You may not be aware but ESOS phase 2 arrives this year. Reporting under ESOS was first required in December 2015 but with a qualification date for businesses set at 31 December 2014. The scheme requires medium sized business, with turnover of €50m (currently £44.15m) and over, or those with at least 250 employees, to report its annual energy consumption. The scheme is overseen by the Environment Agency and compliance with ESOS is required every four years. Businesses that did not fall within the realms of the scheme four years ago, may now fit the criteria and will be required to report for the first time. Business energy use is generally broken down into three categories; buildings, transport and process.
Businesses that have already reported the first time round, will find ESOS phase 2 much easier, as the systems to record and report on data should be in place and they will have more of an idea about the scheme. Hopefully, some of them will have looked into the findings of the energy reporting first time round and may well have introduced energy saving measures already.
There will of course be businesses that reported under ESOS four years ago, that now have changed, in terms of turnover or staff, and now no longer fit the criteria, in which case they will not need to do anything this time round. In four years time again, they should reassess the business to see if anything has changed again.
Advice would always be to be prepared early and start collecting data now and as a minimum, consider what systems need to be in place to make that data collecting easier. Talking to an ESOS Lead Assessor would be a good idea; one is needed at the sign off stage anyway, whether it is an in house assessor or external assessor.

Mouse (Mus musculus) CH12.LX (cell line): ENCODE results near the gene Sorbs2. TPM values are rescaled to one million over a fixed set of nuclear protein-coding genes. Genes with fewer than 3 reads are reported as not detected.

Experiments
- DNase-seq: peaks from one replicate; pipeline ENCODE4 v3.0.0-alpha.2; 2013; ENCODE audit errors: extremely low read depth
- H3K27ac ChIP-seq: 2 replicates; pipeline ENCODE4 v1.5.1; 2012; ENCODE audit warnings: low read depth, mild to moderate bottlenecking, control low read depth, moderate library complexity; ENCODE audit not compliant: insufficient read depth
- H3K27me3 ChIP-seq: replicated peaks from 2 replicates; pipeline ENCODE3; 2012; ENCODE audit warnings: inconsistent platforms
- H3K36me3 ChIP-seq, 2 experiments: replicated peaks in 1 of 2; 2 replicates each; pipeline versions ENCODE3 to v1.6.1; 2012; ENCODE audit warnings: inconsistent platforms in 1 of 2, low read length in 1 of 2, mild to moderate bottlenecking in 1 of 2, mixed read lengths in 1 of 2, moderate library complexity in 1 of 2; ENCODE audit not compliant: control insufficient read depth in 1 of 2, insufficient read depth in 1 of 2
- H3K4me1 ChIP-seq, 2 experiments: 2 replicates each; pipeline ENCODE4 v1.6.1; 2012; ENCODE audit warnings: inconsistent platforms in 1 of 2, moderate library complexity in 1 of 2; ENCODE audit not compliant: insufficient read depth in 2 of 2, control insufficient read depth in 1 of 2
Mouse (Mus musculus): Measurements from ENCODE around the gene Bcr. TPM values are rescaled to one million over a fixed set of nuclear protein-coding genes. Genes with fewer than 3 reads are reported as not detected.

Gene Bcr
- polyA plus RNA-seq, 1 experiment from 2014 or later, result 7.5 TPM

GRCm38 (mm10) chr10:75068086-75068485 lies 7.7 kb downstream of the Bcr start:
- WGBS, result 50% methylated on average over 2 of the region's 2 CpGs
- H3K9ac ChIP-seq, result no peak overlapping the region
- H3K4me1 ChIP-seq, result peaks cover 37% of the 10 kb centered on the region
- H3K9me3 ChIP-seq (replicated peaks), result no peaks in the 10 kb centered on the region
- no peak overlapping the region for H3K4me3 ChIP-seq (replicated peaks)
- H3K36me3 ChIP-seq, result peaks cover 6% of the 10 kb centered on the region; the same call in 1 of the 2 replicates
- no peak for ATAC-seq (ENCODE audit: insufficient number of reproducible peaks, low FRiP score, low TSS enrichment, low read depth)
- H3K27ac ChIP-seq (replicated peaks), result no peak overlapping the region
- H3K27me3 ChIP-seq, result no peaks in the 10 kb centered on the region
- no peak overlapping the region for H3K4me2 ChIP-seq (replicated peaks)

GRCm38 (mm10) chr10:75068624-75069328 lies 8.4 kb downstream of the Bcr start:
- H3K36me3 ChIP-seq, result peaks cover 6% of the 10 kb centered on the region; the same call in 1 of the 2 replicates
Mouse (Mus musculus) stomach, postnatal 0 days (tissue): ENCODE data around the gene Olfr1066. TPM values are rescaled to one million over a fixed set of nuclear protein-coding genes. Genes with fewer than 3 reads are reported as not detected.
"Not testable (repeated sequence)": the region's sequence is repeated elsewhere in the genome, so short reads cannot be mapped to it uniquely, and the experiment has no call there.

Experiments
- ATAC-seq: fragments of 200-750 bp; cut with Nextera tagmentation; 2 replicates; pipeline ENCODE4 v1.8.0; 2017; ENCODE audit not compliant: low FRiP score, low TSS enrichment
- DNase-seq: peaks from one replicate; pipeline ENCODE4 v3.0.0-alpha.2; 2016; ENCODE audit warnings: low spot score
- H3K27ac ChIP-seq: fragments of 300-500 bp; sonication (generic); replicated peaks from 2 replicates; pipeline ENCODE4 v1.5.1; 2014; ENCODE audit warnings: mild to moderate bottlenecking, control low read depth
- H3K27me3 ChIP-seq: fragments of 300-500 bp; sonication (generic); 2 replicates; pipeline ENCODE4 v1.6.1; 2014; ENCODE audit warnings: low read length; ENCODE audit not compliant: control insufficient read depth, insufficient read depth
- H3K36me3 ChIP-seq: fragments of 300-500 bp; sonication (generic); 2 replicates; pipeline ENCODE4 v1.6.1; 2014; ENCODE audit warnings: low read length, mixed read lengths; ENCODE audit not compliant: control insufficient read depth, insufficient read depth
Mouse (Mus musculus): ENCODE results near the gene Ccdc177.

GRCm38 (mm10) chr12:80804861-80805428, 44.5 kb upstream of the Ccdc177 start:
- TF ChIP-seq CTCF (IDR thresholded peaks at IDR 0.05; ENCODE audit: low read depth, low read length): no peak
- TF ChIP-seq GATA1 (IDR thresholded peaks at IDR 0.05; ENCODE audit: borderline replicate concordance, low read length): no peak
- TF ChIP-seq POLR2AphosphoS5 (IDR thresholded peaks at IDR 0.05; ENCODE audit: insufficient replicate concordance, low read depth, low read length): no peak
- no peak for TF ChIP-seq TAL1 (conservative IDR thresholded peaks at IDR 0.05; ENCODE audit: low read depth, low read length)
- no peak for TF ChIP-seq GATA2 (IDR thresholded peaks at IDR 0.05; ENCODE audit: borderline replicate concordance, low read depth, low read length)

The Qualification date for ESOS phase 2 is 31 December 2018. On that date, any businesses meeting the criteria set out in paragraph one above (and in more detail in the official ESOS guidance) are required to report under the scheme. The Compliance Date is then 5 December 2019. This is the date when ESOS reports must be submitted. That is still some time off but gathering a year’s worth of energy data including mileage or fuel receipts and meter readings, across multiple energy uses and suppliers, can be a slow process.
The energy data must cover 12 months and can be any continuous period between the 6 December 2015 (the day after the first ESOS phase Compliance Date) up until 5 December 2019, the ESOS phase 2 compliance date.
These qualification and compliance dates are some way off and during the first phase, there was an extension to the deadline and some companies were given until the summer of 2016, some six months after the official deadline, to submit their reports. Whether this time around the Environment Agency will be so lenient, only time will tell.
After the first phase, the government investigated 2,400 organisations. 240 of those were then found to be meeting the requirements of ESOS and required to submit reports under an enforcement notice. A further 190 enforcement notices were issued and are on-going.
Don’t get caught out and start considering ESOS phase 2 now!